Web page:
June 2, 2007
When we (the Colavita/Sutter Home team – Tina, Alison, Dotsie, Iona) got the opportunity to go to the Pan Am Championships in Venezuela we were so excited - until we read the USA Cycling guide to the country. What do you mean kidnappings in broad daylight? And demonstrations that often get violent? Certainly they are making this sound worse than it is. Didn't they say this about Argentina a few years ago?
However, we were flying in pretty close to the events (except for Iona who was insistent on breaking every record by competing in five events - 3 track and 2 road) and out as soon as the race was over so maybe they were serious about all of this.
Dotsie and Alison were missing their bikes the first day which didn't really make for easy sleeping since the time trial was the first event. But the rest of us got to go on a little ride – assisted by five policemen on motorcycles. We were making lots of friends on our journey because every time there was a merge onto the highway the cops would stop all the traffic so we could get through. This caused lots of honking. Actually, any time a Venezuelan stops for any reason I think they honk. One other tidbit - their air conditioning is either on or off. And when it's on it is really on. A guy on the flight over said – wait until you get on the bus to the hotel – there must be penguins under the seat. I think I heard some thumping from Mr. Happy Foot.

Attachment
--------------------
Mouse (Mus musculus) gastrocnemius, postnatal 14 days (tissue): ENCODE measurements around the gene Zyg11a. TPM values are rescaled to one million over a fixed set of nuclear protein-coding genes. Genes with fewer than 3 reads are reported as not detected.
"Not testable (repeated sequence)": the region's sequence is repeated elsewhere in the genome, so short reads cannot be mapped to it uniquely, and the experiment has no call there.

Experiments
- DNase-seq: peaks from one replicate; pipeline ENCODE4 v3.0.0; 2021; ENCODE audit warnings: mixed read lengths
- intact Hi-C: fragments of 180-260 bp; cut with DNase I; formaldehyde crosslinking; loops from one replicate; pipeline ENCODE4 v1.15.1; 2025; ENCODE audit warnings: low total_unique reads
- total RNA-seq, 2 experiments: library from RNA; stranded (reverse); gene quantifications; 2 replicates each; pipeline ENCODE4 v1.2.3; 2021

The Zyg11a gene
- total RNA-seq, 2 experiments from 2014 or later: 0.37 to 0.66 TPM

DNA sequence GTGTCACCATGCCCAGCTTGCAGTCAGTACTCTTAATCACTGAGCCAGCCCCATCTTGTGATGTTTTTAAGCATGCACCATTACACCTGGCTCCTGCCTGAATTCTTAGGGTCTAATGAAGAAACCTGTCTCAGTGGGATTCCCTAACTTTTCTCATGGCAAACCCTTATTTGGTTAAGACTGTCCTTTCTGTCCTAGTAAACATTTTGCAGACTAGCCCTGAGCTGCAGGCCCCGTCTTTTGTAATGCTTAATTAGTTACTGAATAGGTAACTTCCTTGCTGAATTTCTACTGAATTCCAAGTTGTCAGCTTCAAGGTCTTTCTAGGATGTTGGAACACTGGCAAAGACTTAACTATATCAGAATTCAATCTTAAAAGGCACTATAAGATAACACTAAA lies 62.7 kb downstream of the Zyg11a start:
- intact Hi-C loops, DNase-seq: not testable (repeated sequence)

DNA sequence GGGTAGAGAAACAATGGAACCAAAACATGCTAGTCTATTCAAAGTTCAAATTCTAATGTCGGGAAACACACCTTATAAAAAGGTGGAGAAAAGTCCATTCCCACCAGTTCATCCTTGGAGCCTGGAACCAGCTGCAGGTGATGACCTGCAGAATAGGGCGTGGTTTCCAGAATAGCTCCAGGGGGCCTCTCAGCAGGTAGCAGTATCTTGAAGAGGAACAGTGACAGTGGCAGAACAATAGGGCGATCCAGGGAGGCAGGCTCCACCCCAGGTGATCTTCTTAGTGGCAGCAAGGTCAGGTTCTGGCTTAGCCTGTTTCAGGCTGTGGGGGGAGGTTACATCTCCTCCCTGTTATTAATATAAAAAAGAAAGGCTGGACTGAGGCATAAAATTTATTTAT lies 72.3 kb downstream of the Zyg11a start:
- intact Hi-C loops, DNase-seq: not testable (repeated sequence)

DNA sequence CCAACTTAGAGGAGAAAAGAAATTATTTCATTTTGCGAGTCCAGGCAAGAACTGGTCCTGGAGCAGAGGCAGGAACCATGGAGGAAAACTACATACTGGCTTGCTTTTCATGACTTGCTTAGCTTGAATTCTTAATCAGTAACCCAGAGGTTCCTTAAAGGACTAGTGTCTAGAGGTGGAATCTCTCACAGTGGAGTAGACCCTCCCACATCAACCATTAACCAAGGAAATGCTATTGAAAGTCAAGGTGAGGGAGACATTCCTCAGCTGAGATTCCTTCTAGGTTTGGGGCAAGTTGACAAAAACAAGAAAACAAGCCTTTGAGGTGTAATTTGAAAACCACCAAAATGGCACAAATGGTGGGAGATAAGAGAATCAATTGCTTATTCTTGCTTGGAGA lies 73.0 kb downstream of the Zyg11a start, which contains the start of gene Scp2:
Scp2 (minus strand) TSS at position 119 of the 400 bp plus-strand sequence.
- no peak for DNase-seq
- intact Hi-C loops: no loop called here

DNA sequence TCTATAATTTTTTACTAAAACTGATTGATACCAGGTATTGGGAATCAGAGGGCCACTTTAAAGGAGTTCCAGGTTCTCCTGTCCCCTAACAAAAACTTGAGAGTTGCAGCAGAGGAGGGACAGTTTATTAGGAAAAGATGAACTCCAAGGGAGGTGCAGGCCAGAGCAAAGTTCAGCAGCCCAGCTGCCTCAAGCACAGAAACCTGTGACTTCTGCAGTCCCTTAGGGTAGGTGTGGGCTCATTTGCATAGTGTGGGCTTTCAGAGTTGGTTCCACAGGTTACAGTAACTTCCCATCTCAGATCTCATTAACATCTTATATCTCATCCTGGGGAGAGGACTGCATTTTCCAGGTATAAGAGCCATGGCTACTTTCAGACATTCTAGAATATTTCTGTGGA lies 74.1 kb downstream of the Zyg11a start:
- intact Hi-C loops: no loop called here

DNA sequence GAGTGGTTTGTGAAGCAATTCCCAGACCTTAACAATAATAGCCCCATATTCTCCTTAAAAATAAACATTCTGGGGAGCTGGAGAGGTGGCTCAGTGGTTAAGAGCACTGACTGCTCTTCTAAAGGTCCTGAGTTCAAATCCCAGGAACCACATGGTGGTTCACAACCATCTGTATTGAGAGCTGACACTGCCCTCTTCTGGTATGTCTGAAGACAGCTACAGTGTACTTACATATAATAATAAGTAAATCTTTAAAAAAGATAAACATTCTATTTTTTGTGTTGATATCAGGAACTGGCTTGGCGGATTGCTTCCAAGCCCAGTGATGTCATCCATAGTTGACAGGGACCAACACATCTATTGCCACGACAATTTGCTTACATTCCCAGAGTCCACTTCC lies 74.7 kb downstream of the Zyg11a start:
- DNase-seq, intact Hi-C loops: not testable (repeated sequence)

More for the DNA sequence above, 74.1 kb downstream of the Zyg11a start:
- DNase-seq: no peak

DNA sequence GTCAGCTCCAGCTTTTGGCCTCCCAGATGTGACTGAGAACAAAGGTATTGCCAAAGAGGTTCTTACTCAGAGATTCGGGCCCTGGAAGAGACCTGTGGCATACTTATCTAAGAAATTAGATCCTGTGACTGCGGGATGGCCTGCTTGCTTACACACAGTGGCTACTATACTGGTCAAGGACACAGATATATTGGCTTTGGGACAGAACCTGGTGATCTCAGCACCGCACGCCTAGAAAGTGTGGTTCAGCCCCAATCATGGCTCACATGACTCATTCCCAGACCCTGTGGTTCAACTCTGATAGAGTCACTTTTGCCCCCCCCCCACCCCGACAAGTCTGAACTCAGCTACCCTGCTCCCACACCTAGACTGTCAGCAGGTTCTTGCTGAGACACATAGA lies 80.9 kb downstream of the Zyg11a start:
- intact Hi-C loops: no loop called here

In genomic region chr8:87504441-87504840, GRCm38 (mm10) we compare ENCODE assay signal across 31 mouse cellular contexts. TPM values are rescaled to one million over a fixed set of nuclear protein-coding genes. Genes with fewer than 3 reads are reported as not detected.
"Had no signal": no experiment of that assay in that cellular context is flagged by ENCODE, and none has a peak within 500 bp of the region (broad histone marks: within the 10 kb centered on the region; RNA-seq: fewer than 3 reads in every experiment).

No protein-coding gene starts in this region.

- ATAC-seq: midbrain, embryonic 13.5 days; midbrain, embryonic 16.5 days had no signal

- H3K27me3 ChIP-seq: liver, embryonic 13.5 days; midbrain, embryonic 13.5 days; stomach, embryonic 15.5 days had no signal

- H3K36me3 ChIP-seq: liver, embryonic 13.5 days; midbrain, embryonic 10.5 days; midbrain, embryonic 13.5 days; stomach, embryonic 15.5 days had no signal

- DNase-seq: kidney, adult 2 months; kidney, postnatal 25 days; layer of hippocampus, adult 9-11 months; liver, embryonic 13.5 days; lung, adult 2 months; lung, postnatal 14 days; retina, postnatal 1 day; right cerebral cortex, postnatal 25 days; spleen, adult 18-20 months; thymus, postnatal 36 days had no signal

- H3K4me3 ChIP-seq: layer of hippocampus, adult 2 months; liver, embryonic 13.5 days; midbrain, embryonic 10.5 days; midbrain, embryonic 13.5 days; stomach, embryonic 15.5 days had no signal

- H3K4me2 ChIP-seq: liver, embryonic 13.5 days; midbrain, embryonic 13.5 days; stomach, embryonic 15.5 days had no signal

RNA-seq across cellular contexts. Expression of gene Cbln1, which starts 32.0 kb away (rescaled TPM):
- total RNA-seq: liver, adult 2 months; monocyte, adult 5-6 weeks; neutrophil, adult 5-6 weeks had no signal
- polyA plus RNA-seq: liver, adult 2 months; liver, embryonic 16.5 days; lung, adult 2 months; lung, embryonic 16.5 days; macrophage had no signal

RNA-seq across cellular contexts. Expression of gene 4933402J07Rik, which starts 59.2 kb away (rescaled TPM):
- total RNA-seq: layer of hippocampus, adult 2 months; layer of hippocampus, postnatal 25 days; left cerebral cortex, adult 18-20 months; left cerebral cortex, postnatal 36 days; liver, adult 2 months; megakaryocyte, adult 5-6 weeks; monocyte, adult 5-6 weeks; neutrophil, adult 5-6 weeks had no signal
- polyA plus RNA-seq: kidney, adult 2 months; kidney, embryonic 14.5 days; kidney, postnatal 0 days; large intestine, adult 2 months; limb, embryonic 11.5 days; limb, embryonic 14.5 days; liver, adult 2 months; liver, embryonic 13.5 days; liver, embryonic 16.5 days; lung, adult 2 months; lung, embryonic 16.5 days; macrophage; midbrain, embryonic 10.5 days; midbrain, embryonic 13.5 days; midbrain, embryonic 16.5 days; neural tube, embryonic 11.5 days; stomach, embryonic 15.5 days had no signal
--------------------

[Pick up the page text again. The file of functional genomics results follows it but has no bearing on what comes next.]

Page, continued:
That evening we went to the track to cheer on Colby and Brad in the Madison. As we were waiting for our cab someone came up and asked "Estados Unidos?" In spite of our incognito strategies of no US clothing or expensive jewellery we were still sticking right out.
Colby and Brad came up with the goods – in a battle that was not easily won. Strange but there were no cheers until Brad yelled "me gusto Venezuela!" The next day was the time trial and with some bribery Dotsie and Alison's bikes showed up miraculously. Alison and Dotsie were looking smooth as glass and pulled off the Gold and Bronze. Iona pulled off an eighth place finish in her fourth event - overachiever.
The next day's tensions seemed to be growing a bit around the place because Chavez had decided to close down one of the only free (not country run) TV stations. There was supposed to be a big protest. We rode over to the road course for the race and a few minutes before it was going to start the roads still weren't closed down. The police weren't around to close them – something having to do with Chavez again. We weren't sure they were going to have the race.
The police finally did show up and the race started about an hour late. The course was shaped like a hot dog – just like the Manhattan Beach crit – except about four kilometres longer – with a few hills thrown in. The Mexicans, Colombians, and Venezuelans were throwing down the attacks from the gun. But the course wasn't hard enough to secure any big separations. Our race radios had been stolen from our luggage on the way down so communication was pretty slim.